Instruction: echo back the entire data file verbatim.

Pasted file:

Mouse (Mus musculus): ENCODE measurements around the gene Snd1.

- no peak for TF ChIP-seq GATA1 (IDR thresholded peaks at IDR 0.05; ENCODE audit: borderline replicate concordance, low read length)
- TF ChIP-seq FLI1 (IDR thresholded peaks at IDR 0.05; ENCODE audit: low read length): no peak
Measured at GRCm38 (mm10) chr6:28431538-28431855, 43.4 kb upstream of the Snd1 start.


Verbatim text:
Mouse (Mus musculus): ENCODE measurements around the gene Snd1.

- no peak for TF ChIP-seq GATA1 (IDR thresholded peaks at IDR 0.05; ENCODE audit: borderline replicate concordance, low read length)
- TF ChIP-seq FLI1 (IDR thresholded peaks at IDR 0.05; ENCODE audit: low read length): no peak
Measured at GRCm38 (mm10) chr6:28431538-28431855, 43.4 kb upstream of the Snd1 start.